ed in raising a single tree that produced, at different seasons, apples, oranges, pineapples, figs, cocoanuts, and peaches, it might have been supposed he would rest from his scientific labors. But Professor Jonkin was not that kind of a man.
He was continually striving to grow something new in the plant world. So it was no surprise to Bradley Adams, when calling on his friend the professor one afternoon, to find that scientist busy in his large conservatory.
"What are you up to now?" asked Adams. "Trying to make a rosebush produce violets, or a honeysuckle vine bring forth pumpkins?"
"Neither," replied Professor Jonkin a little stiffly, for he resented Adams' playful tone. "Not that either of those things would be difficult. But look at that."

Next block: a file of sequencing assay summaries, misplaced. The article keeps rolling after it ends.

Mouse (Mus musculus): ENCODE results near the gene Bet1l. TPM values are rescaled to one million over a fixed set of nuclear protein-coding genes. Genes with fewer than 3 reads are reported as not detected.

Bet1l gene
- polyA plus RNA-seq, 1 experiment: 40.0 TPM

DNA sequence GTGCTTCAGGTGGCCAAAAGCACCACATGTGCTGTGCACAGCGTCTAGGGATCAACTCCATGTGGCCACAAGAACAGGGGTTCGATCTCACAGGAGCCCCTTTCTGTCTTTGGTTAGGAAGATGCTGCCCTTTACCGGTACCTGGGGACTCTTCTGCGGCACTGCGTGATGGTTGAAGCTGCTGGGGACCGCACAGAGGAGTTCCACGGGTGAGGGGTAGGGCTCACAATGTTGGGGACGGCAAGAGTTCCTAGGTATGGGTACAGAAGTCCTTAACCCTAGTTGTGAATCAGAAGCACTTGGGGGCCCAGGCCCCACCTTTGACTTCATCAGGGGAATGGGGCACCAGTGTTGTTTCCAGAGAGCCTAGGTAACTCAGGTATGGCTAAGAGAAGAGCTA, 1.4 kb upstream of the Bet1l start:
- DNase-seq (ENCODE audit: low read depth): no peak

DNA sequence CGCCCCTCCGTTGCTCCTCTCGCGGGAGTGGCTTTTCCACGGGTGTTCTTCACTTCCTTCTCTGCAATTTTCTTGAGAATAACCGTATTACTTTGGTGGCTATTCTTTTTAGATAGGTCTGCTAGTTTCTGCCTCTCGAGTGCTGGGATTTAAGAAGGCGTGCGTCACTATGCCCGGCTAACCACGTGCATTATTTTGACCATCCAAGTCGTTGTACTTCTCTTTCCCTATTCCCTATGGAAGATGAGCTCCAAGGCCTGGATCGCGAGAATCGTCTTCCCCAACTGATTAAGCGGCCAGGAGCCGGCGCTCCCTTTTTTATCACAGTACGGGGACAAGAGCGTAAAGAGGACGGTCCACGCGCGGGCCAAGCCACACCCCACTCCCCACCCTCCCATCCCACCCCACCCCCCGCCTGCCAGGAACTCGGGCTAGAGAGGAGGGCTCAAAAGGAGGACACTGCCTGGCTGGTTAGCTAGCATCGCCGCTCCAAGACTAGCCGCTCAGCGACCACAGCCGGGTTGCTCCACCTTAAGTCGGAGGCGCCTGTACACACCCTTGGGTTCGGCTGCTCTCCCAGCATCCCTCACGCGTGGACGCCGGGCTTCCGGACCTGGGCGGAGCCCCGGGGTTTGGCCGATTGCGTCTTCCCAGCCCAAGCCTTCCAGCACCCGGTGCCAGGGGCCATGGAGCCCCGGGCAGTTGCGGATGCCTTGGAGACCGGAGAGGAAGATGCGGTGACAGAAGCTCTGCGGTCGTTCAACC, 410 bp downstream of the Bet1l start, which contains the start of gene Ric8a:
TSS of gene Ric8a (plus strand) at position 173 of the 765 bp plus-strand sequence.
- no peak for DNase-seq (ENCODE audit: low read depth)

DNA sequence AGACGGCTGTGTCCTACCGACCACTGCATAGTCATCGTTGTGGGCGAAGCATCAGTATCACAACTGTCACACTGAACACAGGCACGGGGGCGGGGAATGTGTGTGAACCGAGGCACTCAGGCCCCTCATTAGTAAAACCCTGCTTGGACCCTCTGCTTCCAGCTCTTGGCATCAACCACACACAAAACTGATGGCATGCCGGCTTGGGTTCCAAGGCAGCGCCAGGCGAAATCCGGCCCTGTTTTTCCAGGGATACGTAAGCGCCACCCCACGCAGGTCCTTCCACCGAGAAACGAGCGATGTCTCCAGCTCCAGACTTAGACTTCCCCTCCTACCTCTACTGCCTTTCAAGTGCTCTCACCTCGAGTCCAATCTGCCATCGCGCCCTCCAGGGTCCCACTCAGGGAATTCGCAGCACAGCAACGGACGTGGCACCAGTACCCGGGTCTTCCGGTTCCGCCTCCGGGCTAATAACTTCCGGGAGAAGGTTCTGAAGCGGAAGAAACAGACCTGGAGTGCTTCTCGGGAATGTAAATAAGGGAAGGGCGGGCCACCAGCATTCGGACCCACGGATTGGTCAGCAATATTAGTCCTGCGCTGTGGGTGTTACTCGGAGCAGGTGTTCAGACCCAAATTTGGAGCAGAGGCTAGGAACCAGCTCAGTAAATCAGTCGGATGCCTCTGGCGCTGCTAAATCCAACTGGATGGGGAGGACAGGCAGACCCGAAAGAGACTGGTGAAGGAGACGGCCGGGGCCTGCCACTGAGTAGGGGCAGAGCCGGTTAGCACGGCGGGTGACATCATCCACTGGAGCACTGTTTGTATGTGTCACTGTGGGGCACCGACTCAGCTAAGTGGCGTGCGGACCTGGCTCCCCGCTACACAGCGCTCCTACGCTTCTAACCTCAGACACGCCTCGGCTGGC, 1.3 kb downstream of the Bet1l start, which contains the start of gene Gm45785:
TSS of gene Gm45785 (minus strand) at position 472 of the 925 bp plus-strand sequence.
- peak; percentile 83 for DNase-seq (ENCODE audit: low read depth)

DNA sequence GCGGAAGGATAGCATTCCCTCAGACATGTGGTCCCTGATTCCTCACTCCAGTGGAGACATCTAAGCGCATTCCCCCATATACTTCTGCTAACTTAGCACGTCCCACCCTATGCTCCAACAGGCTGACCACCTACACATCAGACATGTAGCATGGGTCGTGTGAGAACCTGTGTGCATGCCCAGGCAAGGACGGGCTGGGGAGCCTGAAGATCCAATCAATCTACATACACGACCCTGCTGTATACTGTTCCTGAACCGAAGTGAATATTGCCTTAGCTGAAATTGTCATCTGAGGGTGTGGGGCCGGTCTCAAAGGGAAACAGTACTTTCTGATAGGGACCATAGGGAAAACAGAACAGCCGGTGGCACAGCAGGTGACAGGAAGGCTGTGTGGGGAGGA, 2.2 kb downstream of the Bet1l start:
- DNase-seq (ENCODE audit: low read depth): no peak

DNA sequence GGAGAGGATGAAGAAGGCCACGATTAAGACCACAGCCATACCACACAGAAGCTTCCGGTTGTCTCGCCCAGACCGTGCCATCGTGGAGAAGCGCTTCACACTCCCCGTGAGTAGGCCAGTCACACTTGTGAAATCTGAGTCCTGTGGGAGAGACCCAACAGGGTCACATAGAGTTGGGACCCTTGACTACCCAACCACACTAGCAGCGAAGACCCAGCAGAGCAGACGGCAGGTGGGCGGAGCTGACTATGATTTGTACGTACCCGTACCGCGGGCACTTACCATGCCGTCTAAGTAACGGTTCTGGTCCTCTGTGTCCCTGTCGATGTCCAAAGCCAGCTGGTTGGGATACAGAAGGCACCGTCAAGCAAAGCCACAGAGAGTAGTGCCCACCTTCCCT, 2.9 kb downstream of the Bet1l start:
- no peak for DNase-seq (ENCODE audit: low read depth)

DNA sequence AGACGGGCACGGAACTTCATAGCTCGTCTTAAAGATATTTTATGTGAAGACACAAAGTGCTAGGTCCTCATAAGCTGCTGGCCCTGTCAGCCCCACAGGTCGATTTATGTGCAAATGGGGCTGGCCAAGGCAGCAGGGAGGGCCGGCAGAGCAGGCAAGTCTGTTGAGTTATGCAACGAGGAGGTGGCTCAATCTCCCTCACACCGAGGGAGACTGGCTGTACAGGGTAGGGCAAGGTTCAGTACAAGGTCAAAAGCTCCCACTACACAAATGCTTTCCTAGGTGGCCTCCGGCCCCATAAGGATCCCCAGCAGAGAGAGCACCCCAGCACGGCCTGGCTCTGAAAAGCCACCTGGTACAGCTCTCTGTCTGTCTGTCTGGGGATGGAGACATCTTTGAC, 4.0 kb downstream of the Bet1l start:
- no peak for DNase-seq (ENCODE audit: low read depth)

He pointed to a small plant with bright, glossy green leaves mottled with red spots. The thing was growing in a large earthen pot.
It bore three flowers, about the size of morning glories, and not unlike that blossom in shape, save, near the top, there was a sort of lid, similar to the flap observed on a jack-in-the-pulpit plant.
"Look down one of those flowers," went on the professor, and Adams, wondering